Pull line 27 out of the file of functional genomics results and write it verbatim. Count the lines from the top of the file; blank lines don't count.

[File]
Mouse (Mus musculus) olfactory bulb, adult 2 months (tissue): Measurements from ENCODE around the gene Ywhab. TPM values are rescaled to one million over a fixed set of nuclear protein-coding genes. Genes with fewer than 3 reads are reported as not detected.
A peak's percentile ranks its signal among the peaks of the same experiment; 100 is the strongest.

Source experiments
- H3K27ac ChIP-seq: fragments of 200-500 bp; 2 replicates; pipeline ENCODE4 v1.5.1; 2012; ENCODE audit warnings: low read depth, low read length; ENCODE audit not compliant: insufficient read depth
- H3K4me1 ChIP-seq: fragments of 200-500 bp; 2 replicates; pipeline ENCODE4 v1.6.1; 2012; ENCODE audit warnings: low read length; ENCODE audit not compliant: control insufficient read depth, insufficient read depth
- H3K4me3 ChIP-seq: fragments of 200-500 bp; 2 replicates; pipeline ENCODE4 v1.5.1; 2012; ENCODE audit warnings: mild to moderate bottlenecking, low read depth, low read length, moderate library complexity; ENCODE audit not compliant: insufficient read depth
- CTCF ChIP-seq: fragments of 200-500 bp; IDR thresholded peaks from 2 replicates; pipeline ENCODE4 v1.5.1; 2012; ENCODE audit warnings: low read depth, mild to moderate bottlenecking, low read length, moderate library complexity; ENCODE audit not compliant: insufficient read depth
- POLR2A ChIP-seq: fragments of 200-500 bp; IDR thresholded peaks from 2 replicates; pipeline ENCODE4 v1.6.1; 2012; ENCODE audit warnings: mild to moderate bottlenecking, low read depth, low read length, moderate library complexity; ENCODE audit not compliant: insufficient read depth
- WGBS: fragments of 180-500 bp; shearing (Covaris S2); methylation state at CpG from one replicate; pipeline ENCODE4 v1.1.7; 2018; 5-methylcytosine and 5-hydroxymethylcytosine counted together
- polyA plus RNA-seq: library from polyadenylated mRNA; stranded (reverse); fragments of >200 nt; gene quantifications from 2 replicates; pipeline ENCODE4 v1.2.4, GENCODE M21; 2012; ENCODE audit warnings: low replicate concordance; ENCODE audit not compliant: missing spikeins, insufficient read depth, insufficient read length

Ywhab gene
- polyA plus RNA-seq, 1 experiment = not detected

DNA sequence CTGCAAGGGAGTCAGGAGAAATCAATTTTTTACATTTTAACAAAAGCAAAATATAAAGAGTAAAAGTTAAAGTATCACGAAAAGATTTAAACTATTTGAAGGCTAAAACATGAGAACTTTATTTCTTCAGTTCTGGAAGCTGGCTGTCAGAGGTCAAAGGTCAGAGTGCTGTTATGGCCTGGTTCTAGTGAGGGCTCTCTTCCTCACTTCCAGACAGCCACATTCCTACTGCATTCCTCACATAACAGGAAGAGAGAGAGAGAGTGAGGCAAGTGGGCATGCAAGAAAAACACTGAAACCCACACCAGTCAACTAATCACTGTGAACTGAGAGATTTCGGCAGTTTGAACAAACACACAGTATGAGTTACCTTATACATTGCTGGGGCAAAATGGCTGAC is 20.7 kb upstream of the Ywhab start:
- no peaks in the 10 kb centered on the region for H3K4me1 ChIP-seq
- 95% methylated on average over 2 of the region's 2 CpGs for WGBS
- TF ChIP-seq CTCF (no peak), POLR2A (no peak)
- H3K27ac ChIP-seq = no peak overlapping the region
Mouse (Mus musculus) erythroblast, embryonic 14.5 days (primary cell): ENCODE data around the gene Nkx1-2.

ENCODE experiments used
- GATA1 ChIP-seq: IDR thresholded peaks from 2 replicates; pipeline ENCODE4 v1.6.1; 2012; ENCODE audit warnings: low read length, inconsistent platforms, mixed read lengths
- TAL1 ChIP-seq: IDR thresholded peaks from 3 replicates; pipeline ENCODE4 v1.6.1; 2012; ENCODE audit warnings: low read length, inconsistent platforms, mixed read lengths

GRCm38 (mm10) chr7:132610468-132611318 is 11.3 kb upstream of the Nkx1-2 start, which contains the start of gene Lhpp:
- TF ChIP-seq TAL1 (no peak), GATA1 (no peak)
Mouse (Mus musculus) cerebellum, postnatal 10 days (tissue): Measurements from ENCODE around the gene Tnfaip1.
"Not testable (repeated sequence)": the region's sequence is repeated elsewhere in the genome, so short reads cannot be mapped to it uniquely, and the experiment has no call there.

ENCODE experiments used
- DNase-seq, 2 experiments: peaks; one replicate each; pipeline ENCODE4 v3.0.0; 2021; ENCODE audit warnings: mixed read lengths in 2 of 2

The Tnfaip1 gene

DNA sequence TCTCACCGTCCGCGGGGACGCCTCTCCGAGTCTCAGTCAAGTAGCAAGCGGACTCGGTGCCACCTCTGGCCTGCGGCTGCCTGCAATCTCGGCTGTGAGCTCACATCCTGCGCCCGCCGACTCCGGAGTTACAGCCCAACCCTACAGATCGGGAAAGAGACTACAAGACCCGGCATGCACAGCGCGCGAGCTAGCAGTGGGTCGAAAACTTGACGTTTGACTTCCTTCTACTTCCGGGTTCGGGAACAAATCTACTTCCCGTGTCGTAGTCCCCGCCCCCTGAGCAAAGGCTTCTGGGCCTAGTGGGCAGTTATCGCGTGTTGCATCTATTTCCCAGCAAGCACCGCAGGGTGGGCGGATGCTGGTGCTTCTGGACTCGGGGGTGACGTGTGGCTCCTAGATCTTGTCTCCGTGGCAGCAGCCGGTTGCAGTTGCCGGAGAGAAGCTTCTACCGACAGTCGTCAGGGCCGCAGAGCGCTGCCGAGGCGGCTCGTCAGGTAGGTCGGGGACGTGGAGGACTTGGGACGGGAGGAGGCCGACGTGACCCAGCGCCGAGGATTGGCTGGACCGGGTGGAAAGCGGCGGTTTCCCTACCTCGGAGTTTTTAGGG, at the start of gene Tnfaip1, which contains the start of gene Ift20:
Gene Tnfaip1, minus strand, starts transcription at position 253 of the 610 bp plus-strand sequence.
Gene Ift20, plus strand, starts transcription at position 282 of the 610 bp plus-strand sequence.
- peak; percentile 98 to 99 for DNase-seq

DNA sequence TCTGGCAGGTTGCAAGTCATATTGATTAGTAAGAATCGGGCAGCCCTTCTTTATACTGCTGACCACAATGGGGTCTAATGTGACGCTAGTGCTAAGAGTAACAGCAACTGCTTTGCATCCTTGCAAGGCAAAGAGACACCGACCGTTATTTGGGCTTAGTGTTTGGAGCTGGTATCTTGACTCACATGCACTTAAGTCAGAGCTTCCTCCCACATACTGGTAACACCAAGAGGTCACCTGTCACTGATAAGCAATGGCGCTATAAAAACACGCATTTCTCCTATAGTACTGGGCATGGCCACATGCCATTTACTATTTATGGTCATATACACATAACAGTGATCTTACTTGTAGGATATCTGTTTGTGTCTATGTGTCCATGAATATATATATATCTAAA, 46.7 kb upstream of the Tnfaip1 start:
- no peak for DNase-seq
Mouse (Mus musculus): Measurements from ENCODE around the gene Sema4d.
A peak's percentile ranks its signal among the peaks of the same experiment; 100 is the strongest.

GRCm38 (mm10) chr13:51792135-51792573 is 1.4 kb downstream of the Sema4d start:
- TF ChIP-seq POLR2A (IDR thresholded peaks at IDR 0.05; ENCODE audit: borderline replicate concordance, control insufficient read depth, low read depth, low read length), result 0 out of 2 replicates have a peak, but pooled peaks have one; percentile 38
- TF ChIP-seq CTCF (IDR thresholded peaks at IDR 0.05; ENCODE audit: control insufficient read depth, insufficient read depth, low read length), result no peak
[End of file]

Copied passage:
- DNase-seq, 2 experiments: peaks; one replicate each; pipeline ENCODE4 v3.0.0; 2021; ENCODE audit warnings: mixed read lengths in 2 of 2